Tag Archives: sf

Dude, You Broke the Future! Charles Stross at 34C3

I appreciate the work of science fiction author Charles Stross a lot (his blog is here). At the 34th Chaos Communication Conference (which took place in December in Leipzig, Germany) he gave an interesting presentation. He isn’t much of a presenter, reading from his notes, so go read the transcript that he posted (the video is online as well). With some deserved criticism of the singularity, and corporations as 19th century slow AI, as context blind single purpose algorithms.

And on how exploring the (near) future as SF is becoming more and more difficult:

My recipe for fiction set ten years in the future used to be 90% already-here, 9% not-here-yet but predictable, and 1% who-ordered-that. But unfortunately the ratios have changed. I think we’re now down to maybe 80% already-here—climate change takes a huge toll on infrastructure—then 15% not-here-yet but predictable, and a whopping 5% of utterly unpredictable deep craziness.

Near Future SF Reading List: Explore Emerging Future Together

Gogbot 2015: Google's AI DreamsThe dreams of Google’s artificial intelligence

I read lots of science fiction, because it allows exploring the impact of science and technology on our society, and the impact of our societies on technology development in ways and forms that philosophy of technology usually doesn’t. Or rather SF (when the SF is not just the backdrop for some other story) is a more entertaining and accessible form of hermeneutic exercise, that weaves rich tapestries that include emotions, psychology and social complexity. Reading SF wasn’t always more than entertainment like that for me, but at some point I caught up with SF, or it caught up with me, when SF started to be about technologies I have some working knowledge of.

Bryan Alexander, a long time online peer and friend for well over a decade, likewise sees SF, especially near future SF, as a good way to explore emerging future that already seem almost possible. He writes “In a recent talk at the New Media Consortium’s 2016 conference, I recommended that education and technology professionals pay strong attention to science fiction, and folks got excited, wanting recommendations. So I’ve assembled some (below)“. His list contains a group sourced overview of recent near future SF books, with some 25 titles.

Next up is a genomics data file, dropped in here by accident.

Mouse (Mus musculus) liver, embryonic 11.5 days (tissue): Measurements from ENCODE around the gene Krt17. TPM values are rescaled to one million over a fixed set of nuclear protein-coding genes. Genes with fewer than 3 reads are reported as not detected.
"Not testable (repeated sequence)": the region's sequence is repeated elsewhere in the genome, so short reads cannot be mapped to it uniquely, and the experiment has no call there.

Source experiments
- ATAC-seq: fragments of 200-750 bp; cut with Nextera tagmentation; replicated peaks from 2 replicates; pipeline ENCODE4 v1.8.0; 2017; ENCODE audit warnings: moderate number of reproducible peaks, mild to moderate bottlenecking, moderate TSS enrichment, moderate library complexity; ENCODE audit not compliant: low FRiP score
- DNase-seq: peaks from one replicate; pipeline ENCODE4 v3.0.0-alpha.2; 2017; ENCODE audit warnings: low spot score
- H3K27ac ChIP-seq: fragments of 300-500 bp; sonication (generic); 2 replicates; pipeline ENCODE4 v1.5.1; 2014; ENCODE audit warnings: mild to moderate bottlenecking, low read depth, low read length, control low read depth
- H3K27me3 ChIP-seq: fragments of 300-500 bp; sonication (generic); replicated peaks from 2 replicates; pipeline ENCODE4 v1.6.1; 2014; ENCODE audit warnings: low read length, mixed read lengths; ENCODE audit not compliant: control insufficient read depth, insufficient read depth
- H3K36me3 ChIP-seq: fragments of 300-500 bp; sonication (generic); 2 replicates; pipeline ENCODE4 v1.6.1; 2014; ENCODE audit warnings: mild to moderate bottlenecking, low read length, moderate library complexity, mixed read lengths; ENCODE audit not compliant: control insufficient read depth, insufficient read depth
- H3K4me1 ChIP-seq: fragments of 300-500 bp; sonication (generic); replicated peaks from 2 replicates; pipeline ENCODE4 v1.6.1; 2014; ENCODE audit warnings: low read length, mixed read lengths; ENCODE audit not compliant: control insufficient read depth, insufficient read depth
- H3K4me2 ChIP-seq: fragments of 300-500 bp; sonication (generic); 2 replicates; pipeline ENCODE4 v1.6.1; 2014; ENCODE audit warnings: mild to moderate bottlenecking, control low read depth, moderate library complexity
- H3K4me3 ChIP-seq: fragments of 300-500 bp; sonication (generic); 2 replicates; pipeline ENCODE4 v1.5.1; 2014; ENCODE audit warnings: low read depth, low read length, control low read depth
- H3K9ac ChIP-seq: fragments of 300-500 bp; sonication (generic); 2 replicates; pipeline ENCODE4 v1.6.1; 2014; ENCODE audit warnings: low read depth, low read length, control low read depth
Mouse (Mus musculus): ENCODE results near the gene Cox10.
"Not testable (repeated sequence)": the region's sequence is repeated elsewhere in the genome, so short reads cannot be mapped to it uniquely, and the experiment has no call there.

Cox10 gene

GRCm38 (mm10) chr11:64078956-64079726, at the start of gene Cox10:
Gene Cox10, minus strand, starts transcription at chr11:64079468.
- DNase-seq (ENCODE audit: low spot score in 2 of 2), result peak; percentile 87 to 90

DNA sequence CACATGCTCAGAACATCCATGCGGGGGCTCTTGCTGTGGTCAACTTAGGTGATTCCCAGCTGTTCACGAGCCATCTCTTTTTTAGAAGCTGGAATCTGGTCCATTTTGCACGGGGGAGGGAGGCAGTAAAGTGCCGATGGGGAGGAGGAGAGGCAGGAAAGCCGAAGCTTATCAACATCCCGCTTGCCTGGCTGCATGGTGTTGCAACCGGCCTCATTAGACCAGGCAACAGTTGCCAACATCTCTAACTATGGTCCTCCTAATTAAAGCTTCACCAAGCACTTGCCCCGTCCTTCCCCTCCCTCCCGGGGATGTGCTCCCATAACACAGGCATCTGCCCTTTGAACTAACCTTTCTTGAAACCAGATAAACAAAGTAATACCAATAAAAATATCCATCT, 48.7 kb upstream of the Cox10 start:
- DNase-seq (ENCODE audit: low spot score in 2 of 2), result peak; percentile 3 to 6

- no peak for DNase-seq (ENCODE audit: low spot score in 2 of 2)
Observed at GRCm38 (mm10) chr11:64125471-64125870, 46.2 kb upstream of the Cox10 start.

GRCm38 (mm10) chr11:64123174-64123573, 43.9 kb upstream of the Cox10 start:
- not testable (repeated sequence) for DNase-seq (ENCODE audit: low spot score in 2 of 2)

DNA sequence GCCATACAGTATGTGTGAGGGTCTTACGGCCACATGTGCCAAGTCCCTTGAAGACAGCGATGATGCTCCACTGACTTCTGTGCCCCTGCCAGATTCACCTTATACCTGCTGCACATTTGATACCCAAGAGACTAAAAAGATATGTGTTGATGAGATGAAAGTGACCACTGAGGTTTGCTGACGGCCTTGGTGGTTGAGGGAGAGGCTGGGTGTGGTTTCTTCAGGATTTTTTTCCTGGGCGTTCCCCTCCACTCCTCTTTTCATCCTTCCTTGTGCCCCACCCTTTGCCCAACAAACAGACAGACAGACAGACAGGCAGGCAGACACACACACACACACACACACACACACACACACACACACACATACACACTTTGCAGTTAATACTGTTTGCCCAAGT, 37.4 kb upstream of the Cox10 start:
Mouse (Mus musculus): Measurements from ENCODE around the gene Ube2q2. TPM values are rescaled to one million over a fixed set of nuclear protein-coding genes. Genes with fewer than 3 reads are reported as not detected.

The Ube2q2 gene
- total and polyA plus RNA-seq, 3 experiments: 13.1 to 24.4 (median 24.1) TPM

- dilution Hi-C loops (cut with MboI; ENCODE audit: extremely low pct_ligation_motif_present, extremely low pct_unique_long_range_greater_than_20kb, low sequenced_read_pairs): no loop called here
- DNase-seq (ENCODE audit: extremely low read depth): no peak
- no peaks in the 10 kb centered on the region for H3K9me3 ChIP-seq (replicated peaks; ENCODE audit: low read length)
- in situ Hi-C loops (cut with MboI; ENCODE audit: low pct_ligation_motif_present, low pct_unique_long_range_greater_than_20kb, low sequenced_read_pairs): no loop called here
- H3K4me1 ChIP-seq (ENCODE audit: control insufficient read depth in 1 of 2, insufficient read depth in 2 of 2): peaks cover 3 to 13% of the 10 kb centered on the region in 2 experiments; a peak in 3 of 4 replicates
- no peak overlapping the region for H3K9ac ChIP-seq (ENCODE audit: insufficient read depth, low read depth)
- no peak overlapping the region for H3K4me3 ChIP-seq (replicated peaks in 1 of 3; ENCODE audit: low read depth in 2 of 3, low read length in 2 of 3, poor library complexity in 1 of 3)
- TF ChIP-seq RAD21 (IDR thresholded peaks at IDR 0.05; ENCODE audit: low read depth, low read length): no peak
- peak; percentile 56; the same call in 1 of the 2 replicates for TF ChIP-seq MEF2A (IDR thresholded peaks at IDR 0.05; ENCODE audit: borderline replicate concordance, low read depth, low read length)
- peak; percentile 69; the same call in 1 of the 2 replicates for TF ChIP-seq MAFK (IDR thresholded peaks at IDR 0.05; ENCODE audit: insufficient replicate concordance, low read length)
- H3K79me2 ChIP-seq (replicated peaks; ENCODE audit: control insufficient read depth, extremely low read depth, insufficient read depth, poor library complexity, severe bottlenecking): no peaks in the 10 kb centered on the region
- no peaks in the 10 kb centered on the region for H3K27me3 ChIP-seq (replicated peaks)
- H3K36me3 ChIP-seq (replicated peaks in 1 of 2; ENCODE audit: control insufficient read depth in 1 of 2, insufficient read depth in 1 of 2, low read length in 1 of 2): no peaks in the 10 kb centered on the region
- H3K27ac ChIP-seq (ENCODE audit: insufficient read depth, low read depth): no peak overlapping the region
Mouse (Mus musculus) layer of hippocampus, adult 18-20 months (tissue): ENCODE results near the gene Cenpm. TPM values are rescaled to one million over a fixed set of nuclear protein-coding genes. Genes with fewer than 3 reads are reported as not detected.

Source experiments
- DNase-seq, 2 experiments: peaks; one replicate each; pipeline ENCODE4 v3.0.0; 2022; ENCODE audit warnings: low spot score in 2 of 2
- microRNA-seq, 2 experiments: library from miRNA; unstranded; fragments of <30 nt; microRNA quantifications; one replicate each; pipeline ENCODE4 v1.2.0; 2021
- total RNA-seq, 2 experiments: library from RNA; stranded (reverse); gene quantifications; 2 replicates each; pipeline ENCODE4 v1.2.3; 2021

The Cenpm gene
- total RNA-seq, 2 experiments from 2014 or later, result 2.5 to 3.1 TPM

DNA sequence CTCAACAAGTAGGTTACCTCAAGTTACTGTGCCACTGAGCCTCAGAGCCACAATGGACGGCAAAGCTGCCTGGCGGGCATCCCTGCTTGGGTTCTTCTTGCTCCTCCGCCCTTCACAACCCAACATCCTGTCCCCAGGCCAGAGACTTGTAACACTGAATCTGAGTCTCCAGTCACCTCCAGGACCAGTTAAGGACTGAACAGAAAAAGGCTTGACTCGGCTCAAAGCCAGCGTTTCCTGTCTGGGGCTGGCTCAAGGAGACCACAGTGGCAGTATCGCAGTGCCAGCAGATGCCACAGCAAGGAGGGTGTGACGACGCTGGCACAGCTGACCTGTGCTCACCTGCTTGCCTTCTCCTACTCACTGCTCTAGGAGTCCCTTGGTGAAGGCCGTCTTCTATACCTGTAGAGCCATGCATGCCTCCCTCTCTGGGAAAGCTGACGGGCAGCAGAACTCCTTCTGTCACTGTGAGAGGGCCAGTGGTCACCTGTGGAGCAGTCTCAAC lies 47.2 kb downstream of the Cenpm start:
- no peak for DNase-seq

I know and read half of the books on the list, and last night loaded up my e-reader with the other half.

If you want to discuss those books keep an eye on Bryan’s blog, as you’re sure to get some good conversations around these books there.

Gogbot 2015: Google's AI Dreams Gogbot 2015: Google's AI Dreams
The dreams of Google’s artificial intelligence

(photos made during the 2015 Gogbot Festival, the yearly mash up of art, music and technology into a cyberpunk festival in my home town Enschede.)

Related: Enjoying Indie SF, March 2016

Enjoying Indie SF

In the past months I have increasingly read books from independent authors that self-publish. It seems there is a growing supply of it, and of increasing quality.

Fellow nerd Peter Kaptein has been cutting his own path into the writing jungle, and I enjoy following his reports on his blog and on Facebook chronicling his musings, struggles and process. Likewise here at home it is exciting to see my wife finally giving in to her lifelong urge and start writing stories, after getting a huge burst of motivation from following a training on methods and tools. It is what allowed her to see writing as artisanship and thus well within her own scope.

Today I read the book Remanence from indie US writer Jennifer Foehner Wells (twitter). Remanence is the sequel to Fluency which I read sometime last year. Remanence was published yesterday, and provided me with a good, exciting and relaxing read this weekend. I was originally attracted to Fluency because it promised a linguist at the heart of a hard scifi story (who else to crack the Universe’s lingua franca?). The follow-up provided techno-collapse to pre-industrial level, ecosystems gone haywire and space faring squids finding out they weren’t as free as they thought.

fluency remanence
Fluency, and its sequel Remanence

Independent writers are learning to embrace the affordances that global connectivity provides, and directly creating their own audience, distribution channels and brands, much like indie musicians before them.

It’s not that regularly published SF isn’t interesting or fun. As long as I’m able to explore or be surprised by what I find in terms of perspectives etc. Such as around new year when I hugely enjoyed the two SF novels from Chinese writer Liu Cixin (his Chinese blog). His Three Body Problem, and the follow-up Dark Forest are both great reads with a first encounter in a game world, a quantum-enabled block on human science development and a solution for the Fermi paradox. Already looking forward to the third installment becoming available in English later this year.

threebodyproblem
darkforest
Three Body Problem, and its sequel Dark Forest